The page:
Gold and pyrite are two very misunderstood and often misidentified aspects to rock hounding and gold mining.
Not only is pyrite (FeS2) one of the most common minerals on earth its easily recognized by its bright yellow color and brilliance. Pyrite often occurs in quartz and can be crystalline in nature, cubical or in a mass. Pyrite is common in many rock types, igneous, metamorphic and sedimentary and weathers to limonite. You will find it oxidized in ore bodies, especially near the surface. When weathering occurs part of pyrite becomes FeSO4 (look that up) and some if it remains in the form of limonite. Realistically it can be a good clue that gold is nearby.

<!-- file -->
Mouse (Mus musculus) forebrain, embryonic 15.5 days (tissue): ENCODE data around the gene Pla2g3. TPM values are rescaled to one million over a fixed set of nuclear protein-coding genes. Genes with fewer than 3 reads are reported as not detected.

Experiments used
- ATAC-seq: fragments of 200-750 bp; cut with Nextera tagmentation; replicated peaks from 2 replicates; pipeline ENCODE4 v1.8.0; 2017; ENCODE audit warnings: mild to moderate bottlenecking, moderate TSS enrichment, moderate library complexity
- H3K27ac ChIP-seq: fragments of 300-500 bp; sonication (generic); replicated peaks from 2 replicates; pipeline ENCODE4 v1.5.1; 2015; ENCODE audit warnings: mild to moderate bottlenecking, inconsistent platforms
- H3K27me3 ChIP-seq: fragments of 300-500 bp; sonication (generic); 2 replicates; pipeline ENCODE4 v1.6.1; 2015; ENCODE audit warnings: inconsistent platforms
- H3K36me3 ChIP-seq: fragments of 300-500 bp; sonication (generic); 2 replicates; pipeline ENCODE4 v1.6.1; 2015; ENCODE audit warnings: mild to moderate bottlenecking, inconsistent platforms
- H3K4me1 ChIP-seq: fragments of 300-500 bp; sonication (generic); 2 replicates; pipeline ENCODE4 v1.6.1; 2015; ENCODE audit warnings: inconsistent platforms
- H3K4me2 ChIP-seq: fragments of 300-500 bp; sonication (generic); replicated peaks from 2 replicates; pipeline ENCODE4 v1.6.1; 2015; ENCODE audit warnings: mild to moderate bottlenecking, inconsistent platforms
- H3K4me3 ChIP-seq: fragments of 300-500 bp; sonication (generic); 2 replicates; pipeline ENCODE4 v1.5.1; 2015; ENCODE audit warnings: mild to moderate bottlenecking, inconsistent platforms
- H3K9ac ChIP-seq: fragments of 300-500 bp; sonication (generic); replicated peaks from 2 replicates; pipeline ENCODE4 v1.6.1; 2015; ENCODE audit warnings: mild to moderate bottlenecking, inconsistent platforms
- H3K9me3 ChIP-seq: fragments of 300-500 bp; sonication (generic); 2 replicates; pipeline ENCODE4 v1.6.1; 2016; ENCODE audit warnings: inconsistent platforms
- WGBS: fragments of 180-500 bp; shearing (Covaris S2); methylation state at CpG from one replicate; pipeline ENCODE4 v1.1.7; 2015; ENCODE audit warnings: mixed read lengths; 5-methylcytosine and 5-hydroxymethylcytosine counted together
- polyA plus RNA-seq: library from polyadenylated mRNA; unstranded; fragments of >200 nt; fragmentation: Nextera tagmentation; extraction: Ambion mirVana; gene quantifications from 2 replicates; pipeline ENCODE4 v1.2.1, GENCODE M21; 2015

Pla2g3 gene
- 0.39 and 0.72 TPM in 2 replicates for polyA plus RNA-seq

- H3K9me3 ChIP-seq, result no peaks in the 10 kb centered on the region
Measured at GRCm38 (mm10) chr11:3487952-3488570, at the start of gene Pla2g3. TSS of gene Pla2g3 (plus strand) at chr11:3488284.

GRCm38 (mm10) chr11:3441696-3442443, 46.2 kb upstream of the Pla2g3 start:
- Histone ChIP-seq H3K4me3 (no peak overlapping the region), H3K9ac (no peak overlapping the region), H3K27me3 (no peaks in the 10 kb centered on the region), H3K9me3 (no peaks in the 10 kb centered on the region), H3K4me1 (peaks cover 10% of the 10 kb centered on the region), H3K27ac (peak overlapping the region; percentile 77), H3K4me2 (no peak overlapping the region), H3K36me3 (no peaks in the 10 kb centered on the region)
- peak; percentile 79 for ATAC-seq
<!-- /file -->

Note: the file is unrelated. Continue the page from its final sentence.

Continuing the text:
Gold is hard yet malleable, pyrite can be shattered with a blow of a hammer. In some hard rock deposits the pyrite follows the gold while yet in others more pyrite means less gold, ya gotta love nature. Pyrite has many varieties including Arsenian Pyrite, Cobaltoan Pyrite, Thallian Arsenian Pyrite just to name a few. Pyrite can be made into very beautiful jewelry by knowledgeable professionals and many mineral collectors will pay thousands of dollars for rare forms and specimens. I have a very nice pyrite collection that I’m proud of, it can be very visually appealing.
Some years ago I made the video below to help people understand the visual difference between the gold and pyrite. Hope you enjoy it.